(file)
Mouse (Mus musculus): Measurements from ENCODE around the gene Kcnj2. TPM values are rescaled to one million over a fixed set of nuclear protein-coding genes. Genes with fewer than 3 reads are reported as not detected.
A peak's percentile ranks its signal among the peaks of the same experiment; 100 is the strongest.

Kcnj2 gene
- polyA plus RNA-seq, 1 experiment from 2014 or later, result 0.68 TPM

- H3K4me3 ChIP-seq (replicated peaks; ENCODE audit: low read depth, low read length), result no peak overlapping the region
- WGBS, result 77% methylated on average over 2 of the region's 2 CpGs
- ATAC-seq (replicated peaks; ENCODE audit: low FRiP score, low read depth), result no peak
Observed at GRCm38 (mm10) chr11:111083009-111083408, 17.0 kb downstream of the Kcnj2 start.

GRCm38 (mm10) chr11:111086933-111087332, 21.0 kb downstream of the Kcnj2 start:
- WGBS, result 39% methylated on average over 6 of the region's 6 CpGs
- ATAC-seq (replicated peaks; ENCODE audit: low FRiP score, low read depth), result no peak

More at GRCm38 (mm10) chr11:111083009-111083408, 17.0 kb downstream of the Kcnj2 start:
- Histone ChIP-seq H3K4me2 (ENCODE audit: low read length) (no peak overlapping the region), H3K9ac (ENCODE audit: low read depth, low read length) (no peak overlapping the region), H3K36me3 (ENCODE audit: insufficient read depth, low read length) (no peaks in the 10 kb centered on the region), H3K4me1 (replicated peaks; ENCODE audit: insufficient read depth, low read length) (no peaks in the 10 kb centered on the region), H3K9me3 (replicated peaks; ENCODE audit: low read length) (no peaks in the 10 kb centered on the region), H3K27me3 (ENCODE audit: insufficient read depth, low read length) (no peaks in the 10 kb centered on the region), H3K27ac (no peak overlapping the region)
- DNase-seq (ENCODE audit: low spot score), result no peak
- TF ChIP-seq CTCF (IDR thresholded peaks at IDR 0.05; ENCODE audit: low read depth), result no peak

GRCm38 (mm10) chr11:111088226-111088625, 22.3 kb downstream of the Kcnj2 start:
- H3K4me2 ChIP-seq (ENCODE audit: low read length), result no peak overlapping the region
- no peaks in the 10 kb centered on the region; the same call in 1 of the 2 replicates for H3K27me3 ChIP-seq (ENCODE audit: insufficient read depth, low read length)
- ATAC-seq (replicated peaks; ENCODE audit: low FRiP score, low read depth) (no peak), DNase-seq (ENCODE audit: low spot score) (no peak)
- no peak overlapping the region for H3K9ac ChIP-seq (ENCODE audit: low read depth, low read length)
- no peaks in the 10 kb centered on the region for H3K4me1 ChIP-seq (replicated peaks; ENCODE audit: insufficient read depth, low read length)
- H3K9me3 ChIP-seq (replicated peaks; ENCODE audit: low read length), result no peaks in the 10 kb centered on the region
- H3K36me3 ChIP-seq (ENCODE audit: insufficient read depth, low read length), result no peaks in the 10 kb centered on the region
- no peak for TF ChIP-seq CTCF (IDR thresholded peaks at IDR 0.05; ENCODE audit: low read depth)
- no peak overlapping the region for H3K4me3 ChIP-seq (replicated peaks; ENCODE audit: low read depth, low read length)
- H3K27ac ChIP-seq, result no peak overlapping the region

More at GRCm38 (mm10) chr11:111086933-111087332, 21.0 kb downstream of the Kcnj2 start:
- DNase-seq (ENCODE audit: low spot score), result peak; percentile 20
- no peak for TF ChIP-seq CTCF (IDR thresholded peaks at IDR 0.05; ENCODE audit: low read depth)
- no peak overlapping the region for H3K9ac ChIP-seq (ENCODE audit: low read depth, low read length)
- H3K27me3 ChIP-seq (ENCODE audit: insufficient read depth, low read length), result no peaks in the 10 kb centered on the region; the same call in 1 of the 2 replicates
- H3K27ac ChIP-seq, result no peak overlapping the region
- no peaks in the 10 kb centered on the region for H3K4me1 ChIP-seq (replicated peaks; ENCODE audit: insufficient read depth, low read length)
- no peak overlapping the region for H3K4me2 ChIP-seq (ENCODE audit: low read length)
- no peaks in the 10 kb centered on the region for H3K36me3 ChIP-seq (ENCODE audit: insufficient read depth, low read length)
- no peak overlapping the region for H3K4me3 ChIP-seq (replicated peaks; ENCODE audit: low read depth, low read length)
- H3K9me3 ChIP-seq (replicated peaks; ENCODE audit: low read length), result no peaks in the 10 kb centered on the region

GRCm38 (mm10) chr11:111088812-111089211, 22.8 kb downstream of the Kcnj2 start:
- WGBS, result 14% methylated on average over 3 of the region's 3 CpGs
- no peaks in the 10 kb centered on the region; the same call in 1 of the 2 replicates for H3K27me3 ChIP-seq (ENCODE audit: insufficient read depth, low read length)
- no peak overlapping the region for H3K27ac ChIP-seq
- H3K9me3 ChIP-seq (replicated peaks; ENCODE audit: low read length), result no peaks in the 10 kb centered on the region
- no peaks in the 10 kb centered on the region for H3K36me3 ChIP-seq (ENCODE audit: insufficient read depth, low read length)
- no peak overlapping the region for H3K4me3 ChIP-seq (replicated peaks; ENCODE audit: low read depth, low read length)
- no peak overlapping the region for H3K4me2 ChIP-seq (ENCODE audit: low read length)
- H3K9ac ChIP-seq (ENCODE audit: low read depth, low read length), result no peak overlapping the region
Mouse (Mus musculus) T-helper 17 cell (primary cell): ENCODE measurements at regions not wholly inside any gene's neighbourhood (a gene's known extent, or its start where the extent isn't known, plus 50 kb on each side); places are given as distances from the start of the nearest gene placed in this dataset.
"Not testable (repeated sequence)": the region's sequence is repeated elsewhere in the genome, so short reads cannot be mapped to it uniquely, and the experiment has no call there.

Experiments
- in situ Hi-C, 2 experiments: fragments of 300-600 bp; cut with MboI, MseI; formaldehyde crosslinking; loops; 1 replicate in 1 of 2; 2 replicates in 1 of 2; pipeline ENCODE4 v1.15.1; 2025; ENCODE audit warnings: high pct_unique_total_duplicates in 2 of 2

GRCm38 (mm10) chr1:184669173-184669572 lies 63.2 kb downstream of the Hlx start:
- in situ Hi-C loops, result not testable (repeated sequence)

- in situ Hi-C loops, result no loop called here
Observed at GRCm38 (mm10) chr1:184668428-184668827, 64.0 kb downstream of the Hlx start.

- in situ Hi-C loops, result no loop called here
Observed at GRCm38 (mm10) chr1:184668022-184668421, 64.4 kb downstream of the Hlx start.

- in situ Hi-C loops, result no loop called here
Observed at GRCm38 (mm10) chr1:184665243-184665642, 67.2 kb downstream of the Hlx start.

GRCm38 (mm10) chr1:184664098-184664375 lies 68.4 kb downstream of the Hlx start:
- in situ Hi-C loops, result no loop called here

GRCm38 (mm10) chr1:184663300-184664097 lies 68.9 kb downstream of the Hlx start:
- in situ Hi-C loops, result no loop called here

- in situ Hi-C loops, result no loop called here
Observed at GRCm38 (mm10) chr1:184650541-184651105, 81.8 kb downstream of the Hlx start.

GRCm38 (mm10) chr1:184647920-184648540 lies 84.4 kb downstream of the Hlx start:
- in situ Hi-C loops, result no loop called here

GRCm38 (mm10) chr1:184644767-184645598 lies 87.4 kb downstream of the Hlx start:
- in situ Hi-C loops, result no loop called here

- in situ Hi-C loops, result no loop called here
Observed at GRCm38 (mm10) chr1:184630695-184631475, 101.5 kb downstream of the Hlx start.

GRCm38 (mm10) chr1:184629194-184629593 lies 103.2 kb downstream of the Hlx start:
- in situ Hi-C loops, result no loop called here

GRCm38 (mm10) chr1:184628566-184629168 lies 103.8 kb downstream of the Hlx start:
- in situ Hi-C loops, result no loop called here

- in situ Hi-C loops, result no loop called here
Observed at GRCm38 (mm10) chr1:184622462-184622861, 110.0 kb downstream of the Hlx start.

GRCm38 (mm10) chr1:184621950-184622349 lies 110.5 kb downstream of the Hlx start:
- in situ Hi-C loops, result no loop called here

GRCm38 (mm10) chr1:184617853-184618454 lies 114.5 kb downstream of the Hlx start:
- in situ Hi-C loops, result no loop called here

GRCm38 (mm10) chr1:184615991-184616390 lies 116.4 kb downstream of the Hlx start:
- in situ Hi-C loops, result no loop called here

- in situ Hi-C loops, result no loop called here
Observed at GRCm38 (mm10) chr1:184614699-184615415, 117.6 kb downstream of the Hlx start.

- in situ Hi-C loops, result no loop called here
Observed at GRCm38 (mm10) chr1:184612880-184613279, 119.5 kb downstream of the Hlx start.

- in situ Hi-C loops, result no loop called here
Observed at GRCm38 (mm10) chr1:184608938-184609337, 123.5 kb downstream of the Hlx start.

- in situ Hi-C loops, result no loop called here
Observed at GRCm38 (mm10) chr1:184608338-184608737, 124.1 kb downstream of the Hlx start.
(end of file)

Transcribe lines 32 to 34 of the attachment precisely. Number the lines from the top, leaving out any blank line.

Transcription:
- H3K27ac ChIP-seq, result no peak overlapping the region
- no peaks in the 10 kb centered on the region for H3K4me1 ChIP-seq (replicated peaks; ENCODE audit: insufficient read depth, low read length)
- no peak overlapping the region for H3K4me2 ChIP-seq (ENCODE audit: low read length)